With the SFA compliance officer looking at *three* separate incidents involving Alfredo Morelos in the recent match v Celtic, it brings into sharp focus the chaotic governance of football in Scotland when it comes to teams playing out of Ibrox.
On too many occasions in the past apparently open and shut cases involving Ibrox clubs have been found to have previously unheard of complexities resulting in a Rangers branded club escaping punishment. I call this the, “Sed, etiam,” defence, or in the vernacular, “Aye, but…” Whenever Rangers* are found to be in contravention of the rules, there’s always a “but,” that exonerates them from any punishment.
Maybe the best known example is the case of Rangers players in receipt of EBT payments being incorrectly registered from 1998-2011. For over a decade, an increasing number of players at Ibrox were incorrectly registered due to their contracts not containing details of all payments being made to them as renumeration for their services.
While previously clubs who had fielded even one incorrectly registered player forfeited the match, even if it was a simple administrative error such as not dating the form properly, or a signature missing or in the wrong place, the SFA in the form of Sandy Bryson pulled a rabbit out the hat for Rangers, declaring that, “Aye, the players were incorrectly registered, but they were eligible.”
This sleight of hand involved the dreaming up of a previously unheard of formula, that the players were “imperfectly registered, but eligible,” on the grounds that because no one noticed at the time (and how could they? The details of their full renumeration packages were deliberately concealed by Rangers), they were therefore eligible to play until such times as the mistake was noticed.
The SFA has allowed a similar situation to develop in Scotland this season over the new wording of the latest revision to the laws of the game for season 2018/19, specifically Law 12, Fouls and Misconduct.
Earlier this season, Alfredo Morelos was red carded in a match v Aberdeen at Pittodrie for kicking an Aberdeen player. It seemed fairly straightforward at the time – if you strike an opponent with hand, head or foot while not challenging for the ball, that’s a straight red card.
Except in this case it wasn’t. Rangers appealed the card and incredibly the appeal was upheld on the grounds that…”the video footage clearly showed that the force of the kick by the player towards an opponent was not excessive and did not use brutality.”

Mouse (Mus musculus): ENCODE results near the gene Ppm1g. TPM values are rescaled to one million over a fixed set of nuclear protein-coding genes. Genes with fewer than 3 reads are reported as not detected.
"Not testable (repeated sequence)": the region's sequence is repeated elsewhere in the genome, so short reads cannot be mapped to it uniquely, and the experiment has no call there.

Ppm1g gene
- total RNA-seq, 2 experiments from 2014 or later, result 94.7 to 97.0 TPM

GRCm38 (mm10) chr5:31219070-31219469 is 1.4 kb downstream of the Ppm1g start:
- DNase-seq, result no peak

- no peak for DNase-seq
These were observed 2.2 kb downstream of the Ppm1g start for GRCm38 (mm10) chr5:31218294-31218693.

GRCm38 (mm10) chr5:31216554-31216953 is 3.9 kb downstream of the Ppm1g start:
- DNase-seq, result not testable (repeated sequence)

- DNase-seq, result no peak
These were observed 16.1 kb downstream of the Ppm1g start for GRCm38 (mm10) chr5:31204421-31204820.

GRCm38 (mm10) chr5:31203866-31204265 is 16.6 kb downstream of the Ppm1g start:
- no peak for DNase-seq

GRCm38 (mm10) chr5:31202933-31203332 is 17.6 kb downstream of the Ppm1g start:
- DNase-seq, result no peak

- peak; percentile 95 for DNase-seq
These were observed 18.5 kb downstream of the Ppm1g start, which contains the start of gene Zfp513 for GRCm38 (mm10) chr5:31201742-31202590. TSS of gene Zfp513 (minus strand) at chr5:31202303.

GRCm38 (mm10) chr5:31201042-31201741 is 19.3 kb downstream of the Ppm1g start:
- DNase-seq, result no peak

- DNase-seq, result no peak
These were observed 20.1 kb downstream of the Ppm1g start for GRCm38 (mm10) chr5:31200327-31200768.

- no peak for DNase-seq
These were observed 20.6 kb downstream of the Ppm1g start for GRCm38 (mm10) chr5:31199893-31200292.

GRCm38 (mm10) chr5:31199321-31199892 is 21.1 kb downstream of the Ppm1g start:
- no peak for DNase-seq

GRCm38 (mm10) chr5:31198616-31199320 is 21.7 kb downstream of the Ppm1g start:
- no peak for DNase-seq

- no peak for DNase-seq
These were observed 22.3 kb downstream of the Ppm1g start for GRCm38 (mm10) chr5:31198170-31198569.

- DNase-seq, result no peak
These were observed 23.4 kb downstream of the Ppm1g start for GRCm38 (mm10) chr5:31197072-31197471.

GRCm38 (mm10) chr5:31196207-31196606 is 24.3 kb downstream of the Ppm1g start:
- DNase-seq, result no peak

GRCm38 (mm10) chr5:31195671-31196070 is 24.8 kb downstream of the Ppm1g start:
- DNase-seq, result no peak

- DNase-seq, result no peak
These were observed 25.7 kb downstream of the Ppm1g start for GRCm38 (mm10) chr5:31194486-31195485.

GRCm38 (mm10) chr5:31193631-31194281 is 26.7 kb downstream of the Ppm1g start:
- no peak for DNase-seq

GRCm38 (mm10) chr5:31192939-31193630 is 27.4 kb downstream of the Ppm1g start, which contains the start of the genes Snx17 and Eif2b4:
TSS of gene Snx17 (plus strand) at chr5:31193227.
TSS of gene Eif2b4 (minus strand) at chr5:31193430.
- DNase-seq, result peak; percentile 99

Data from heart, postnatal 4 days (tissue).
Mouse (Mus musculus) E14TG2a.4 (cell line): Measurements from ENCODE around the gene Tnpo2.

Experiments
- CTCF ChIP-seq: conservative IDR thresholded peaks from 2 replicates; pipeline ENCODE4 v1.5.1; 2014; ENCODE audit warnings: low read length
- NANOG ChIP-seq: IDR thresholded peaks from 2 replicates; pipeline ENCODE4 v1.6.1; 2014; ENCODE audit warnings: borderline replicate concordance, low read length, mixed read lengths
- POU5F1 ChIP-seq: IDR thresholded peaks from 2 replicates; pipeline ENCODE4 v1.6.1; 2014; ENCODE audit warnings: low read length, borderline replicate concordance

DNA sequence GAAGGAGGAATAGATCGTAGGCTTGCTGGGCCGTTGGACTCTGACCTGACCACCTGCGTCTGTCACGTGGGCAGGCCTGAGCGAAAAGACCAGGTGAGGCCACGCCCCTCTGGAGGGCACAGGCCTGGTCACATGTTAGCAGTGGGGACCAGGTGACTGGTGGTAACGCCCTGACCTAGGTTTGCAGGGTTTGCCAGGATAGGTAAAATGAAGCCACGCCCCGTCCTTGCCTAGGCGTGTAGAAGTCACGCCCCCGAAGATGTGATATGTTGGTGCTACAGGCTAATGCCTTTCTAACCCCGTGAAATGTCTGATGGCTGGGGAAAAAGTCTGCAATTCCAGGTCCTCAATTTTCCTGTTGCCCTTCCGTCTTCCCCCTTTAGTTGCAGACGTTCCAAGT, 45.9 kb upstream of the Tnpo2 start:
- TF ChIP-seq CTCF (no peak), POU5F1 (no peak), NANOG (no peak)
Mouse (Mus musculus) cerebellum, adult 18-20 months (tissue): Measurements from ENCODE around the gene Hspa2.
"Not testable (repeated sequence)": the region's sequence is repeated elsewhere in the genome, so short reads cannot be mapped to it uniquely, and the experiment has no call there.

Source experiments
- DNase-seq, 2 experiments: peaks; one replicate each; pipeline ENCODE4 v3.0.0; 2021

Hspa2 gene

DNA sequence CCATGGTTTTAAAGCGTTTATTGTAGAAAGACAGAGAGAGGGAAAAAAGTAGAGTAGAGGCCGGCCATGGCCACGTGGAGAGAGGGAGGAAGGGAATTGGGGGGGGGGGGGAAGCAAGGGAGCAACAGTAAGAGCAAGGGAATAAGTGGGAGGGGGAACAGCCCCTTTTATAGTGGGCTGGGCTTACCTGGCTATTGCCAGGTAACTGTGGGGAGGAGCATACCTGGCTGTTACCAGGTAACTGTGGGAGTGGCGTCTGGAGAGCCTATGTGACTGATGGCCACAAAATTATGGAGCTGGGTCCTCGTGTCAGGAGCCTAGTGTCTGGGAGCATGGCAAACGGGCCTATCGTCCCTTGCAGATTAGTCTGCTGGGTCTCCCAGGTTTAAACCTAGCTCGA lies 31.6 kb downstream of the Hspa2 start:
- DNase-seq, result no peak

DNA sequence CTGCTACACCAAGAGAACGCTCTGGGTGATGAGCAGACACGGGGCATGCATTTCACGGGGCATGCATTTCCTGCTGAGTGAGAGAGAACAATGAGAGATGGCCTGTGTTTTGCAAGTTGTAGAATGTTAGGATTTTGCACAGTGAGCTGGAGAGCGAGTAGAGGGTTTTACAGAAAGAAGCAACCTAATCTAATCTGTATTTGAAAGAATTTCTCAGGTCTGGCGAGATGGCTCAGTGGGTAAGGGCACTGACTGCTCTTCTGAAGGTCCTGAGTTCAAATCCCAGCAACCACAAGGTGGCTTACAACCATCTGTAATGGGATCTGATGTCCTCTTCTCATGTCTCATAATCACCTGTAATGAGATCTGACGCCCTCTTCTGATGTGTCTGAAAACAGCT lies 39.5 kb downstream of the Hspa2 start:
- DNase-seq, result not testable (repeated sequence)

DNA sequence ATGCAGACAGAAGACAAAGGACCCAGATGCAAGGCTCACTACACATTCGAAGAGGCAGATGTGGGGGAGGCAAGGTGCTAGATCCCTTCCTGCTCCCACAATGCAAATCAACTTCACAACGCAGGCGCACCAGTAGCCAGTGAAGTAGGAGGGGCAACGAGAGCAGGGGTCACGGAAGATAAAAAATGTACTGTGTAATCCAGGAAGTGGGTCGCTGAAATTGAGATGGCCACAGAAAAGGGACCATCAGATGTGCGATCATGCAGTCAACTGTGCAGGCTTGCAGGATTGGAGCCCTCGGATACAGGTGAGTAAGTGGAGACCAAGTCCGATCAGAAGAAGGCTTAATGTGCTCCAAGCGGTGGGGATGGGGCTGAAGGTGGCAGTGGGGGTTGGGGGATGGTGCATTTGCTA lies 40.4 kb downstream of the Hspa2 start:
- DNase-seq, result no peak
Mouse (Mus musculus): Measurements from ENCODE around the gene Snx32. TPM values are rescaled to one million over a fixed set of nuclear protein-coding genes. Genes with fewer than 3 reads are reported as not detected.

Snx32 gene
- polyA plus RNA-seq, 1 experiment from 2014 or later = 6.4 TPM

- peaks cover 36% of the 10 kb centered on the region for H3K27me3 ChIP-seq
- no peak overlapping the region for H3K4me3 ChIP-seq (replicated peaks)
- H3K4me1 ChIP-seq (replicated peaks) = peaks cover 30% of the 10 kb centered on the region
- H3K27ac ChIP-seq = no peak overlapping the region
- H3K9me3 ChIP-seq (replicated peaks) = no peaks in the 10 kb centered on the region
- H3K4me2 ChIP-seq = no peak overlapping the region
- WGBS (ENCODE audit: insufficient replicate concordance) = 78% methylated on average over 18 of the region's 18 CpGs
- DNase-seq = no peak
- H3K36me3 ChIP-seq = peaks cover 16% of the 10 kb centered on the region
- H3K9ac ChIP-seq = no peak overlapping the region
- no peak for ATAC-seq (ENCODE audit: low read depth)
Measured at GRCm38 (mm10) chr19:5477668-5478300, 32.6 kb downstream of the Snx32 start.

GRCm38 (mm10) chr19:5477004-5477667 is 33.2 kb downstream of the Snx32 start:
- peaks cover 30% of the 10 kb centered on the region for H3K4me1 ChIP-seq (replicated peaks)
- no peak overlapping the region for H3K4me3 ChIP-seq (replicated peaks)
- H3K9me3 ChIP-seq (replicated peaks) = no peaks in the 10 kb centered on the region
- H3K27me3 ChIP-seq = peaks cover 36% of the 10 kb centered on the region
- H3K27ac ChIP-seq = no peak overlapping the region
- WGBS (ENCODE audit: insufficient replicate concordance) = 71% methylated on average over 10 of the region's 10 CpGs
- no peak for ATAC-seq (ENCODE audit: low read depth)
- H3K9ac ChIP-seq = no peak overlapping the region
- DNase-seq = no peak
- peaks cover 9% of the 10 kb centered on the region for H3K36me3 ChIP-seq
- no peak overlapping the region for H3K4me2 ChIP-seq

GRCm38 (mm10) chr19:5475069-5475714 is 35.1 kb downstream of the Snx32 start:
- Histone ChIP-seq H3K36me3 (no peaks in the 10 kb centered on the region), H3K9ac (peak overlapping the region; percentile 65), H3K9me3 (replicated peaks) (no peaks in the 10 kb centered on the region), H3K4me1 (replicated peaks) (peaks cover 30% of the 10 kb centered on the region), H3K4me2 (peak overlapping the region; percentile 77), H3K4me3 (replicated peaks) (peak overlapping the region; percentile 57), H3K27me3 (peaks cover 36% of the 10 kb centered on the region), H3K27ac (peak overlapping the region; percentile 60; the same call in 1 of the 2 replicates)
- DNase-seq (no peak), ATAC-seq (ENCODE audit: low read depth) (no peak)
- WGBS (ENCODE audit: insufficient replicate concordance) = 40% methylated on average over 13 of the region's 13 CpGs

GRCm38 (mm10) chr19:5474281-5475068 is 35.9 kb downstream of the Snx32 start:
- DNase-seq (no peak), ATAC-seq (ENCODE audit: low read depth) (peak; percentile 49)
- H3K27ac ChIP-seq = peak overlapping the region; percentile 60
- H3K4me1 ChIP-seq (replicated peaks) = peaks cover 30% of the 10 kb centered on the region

The wording comes straight from Law 12, which defines “violent conduct,” as, “…when a player uses or attempts to use excessive force or brutality against an opponent when not challenging for the ball, or against a team-mate, team official, match official, spectator or any other person, regardless of whether contact is made.”
The implication of the ruling on the Morelos red card appeal is that, in Scotland at least, punching, slapping, headbutting or kicking an opponent is not a red card offence in and of itself. A degree of judgement has to be exercised by the referee as to whether or not it has been done with sufficient “force” or “brutality” to merit a red card.
When the Compliance Officer reviews the Morelos incidents then, she will not be looking to determine whether Morelos kicked Scott Brown or not, but whether he kicked him with sufficient force or brutality. Here’s what the Appeals Tribunal said about Morelos’ kick on the Aberdeen player back in August:
“Though there was contact, it was limited confirming a more petulant reaction than violent conduct... The tribunal was also mindful of the recent guidance provided that sought to differentiate between petulance and violent conduct. The tribunal was of the view that in the circumstances this was the former rather than the latter.”
Bearing all this in mind, when the Compliance Officer reviews the Morelos incidents, there is no certainty he will be offered a ban for any of them. If we are looking at the standard of evidence required nowadays for an SPFL player to be cited for violent conduct by the Compliance Officer, look no further than the case of Allan McGregor and his kick out at Kristoffer Ajer at Celtic Park.
In this instance, it proved impossible for the three former referees reviewing the incident to reach a unanimous decision. It was not in doubt that McGregor lashed out at Ajer, but those weasel words, “excessive force or brutality” saved him from a ban.
On that basis, and going out on a limb here, if I was a betting man (I’m not), my money would be on Morelos escaping any ban arising from his antics against Celtic.
There doesn’t seem to be any doubt over the new rules in England. I have not been able to find a lot of incidents online but I’m sure there are more and maybe someone will even be able to show an instance where a player in the Premier League has similarly been able to successfully appeal a red card over the interpretation of “excessive force or brutality.” But here’s a red card for Marcus Rashford for a headbutt on Phil Bardsley from earlier this season.
Rashford and Bardsley clash on the byline. There’s a coming together and Rashford puts his head in Bardsley’s face, who then reacts as though he has been headbutted.
Is this a red card? All day long. No doubt about it whatsoever. But did Rashford use “excessive force or brutality?” All depends on how you define it I’d say. Is there an acceptable amount of force or brutality a player can employ in headbutting, kicking or punching an opponent? Or is the fact of doing it at all the use of excessive force or brutality?
Why is it only in Scotland this seems to be an issue at all? When the Compliance Officer's decision is made public, bear in mind the "Aye, but..." defence.